North Las Vegas mayor paints positive picture despite hard times

Many a successful speech begins with a joke. North Las Vegas Mayor Shari Buck tried to lighten the mood with props.

The mayor kicked off her mostly upbeat State of the City address at Texas Station on Thursday by unveiling life-size cutouts of Las Vegas Mayor Oscar Goodman and North Las Vegas Mayor Pro Tem William Robinson.

In the cutouts, the two septuagenarians’ heads were attached to the bodies of other men. For Goodman, it was Liberace, clad in patriotic hot pants. Robinson’s mug, meanwhile, was perched atop the taut, shirtless body of an Ultimate Fighting Championship fighter, who apparently was meant to represent boxer Muhammad Ali.

"When I was first elected, Mayor Goodman encouraged me to get two escorts like the showgirls he travels with," Buck explained.

It’s tough to find the bright side of what most would consider North Las Vegas’s terrible past year — a year that brought scores of layoffs, budget cuts and service reductions.

But Mayor Shari Buck did her level best to spread optimism during her 23-minute speech.

"These hard times have not paralyzed us with fear," Buck said. "They have motivated us to be innovators."

The speech’s theme was "North Las Vegas: Open for Business," and Buck spent a good chunk of time talking about the city’s efforts to attract and keep industry.

California-based Amonix, a solar power system manufacturer, will soon open a plant in the city, bringing 278 jobs, she said. Other companies that have lately expanded or built in North Las Vegas include Republic Services, Southwest Gas, El Super grocery store and Priority Plastics, she said.

"The grim economic projections and news of slumping sales haven’t deterred businesses from coming to North Las Vegas," she said. "They’re just getting more creative and capitalizing on opportunities they might otherwise have overlooked."

More good news is that despite the city’s $35 million shortfall, its major projects have stayed on schedule, she said. The North Fifth Street arterial, the largest road improvement project in the city’s history, opened last month. The $240 million water reclamation facility is slated to open later this year. The $27 million SkyView multigenerational recreation center is complete. And the new, $131 million City Hall project is expected to be completed by October.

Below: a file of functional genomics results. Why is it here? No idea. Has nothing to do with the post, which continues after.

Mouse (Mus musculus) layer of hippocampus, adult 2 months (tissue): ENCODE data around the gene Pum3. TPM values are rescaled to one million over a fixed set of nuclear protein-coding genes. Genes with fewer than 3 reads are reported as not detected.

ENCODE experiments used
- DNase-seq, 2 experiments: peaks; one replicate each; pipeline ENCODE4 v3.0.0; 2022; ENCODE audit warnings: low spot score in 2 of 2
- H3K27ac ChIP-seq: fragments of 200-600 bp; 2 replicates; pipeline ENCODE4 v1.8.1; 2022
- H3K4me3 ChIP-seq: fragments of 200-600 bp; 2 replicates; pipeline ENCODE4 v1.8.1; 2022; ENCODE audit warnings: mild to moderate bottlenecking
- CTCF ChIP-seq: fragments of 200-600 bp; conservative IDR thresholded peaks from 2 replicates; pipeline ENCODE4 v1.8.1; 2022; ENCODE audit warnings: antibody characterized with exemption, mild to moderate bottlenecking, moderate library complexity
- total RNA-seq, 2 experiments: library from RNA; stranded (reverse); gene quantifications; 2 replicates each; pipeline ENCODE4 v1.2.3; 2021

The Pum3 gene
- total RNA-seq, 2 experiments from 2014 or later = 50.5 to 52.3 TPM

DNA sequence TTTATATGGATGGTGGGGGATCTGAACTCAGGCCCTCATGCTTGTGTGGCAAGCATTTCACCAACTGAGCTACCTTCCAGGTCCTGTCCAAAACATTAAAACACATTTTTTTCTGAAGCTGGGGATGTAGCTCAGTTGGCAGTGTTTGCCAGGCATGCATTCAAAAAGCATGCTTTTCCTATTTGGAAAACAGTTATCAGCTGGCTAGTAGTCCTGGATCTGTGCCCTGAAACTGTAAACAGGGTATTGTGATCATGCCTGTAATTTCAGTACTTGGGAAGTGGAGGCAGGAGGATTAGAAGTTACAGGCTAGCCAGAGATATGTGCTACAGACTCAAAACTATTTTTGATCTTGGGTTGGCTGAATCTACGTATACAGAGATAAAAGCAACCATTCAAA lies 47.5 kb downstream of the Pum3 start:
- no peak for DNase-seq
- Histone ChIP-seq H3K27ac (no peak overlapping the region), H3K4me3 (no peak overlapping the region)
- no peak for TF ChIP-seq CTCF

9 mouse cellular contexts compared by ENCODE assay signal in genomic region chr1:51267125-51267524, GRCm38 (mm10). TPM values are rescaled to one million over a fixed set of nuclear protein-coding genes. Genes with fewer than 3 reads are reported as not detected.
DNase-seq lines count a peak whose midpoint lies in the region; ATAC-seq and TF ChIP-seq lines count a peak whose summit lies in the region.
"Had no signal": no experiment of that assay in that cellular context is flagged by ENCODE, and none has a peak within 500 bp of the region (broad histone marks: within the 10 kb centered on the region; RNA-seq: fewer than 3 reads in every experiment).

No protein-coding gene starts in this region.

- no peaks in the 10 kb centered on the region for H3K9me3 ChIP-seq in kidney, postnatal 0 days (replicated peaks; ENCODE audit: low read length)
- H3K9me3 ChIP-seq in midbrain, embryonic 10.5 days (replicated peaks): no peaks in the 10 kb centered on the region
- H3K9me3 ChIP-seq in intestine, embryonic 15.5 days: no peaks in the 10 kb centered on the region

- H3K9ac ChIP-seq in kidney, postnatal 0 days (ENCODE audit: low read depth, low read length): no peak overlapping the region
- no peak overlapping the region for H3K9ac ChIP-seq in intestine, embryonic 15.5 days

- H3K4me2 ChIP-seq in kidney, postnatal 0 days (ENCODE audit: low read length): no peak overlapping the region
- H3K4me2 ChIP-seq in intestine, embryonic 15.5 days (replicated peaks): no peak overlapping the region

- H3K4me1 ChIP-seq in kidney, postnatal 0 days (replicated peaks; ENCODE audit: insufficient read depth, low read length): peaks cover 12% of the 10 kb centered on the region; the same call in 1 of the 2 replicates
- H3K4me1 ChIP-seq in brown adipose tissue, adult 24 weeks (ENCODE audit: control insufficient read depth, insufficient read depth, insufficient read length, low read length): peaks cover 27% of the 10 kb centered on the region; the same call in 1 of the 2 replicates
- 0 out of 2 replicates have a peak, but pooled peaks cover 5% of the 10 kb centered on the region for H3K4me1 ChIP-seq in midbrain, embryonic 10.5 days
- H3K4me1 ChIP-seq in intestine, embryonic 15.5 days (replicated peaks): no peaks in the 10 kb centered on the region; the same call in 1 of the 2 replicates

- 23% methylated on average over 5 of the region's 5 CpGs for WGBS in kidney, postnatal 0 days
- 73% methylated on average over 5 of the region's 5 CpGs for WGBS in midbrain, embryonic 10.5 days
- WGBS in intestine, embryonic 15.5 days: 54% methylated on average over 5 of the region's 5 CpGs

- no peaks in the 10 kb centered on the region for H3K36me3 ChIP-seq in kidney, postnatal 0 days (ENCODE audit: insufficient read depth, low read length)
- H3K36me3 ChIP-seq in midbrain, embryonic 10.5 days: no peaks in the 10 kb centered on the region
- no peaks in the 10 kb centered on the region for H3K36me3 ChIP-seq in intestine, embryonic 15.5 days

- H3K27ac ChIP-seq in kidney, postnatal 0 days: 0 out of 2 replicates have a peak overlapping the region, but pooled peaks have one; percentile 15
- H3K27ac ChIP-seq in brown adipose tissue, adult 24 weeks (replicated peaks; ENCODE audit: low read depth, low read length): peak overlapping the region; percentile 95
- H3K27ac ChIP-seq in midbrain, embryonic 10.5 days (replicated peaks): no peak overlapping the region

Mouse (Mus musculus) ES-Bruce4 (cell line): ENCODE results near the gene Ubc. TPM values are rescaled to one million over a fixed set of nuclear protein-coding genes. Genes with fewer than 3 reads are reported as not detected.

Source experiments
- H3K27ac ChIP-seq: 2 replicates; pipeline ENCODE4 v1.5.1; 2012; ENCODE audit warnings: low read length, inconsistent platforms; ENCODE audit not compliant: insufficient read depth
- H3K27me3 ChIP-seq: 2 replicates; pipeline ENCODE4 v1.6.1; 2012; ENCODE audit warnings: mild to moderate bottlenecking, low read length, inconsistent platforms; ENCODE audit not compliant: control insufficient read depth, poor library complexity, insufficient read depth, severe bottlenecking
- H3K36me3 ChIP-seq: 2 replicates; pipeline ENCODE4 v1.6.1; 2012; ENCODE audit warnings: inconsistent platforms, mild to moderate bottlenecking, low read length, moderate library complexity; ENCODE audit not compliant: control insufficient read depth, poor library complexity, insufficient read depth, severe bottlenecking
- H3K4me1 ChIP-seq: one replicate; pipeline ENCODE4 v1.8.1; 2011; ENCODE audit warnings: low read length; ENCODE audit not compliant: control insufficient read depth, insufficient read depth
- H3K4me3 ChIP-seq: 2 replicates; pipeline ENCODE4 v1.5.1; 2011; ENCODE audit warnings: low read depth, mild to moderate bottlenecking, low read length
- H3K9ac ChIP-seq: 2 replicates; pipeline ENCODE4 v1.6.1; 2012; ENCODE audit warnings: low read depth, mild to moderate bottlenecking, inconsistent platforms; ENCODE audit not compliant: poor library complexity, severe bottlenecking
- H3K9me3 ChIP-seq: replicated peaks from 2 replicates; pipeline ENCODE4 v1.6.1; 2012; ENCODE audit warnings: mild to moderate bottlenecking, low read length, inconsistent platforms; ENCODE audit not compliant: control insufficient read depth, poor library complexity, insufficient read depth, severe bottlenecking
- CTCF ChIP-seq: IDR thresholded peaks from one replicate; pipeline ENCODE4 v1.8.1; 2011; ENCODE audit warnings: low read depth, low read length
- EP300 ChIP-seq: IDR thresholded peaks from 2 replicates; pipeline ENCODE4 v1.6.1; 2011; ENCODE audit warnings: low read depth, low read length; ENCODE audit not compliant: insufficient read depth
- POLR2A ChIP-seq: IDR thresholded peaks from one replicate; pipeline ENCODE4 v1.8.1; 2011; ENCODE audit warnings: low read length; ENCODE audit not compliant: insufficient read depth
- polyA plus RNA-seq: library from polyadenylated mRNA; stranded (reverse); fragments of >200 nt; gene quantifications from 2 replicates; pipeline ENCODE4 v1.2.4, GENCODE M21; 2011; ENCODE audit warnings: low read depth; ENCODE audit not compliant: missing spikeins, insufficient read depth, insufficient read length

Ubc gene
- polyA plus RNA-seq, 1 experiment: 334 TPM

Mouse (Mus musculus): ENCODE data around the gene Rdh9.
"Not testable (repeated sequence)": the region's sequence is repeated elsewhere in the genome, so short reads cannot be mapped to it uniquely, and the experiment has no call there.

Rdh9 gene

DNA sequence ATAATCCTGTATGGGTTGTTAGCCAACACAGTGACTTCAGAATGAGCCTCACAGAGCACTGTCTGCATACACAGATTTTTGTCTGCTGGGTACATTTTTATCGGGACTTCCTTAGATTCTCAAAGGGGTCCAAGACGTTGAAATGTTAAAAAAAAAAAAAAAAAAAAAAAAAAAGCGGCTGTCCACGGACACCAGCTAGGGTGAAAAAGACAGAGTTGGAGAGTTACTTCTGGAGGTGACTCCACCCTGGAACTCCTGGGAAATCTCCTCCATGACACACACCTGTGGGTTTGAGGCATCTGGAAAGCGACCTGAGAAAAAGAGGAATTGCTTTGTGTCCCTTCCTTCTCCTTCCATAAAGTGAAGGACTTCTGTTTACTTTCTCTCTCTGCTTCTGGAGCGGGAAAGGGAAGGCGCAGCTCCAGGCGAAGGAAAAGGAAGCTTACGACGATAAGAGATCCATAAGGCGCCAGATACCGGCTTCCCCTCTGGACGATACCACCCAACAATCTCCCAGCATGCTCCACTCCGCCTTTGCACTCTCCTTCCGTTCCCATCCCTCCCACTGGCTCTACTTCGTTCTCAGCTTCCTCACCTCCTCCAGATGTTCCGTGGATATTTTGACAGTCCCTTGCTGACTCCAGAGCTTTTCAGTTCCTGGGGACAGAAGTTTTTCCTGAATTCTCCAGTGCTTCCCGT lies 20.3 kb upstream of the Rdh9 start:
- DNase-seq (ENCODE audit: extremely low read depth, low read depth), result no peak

Despite its challenges, the city "has maintained a positive outlook," Buck said.

Those challenges are many. The city, struggling from the effects of the recession, has undergone round after round of budget cuts in recent years. In June the city laid off 188 workers. Another 44, all North Las Vegas Detention Center workers, were let go in October after the detention center lost about a third of its inmates to a facility for federal inmates in Pahrump.

"Over the past year, North Las Vegas has weathered the most difficult economic crisis in its 65-year history," Buck said. "It has been a trying time."

Contract concessions from the city’s Teamsters, fire and police unions have helped keep the city afloat, she said.

"Their sacrifices have strengthened my belief that together we can do more than survive," she said. "We will emerge greater than we were before."

Contact reporter Lynnette Curtis at lcurtis@review journal.com or 702-383-0285.

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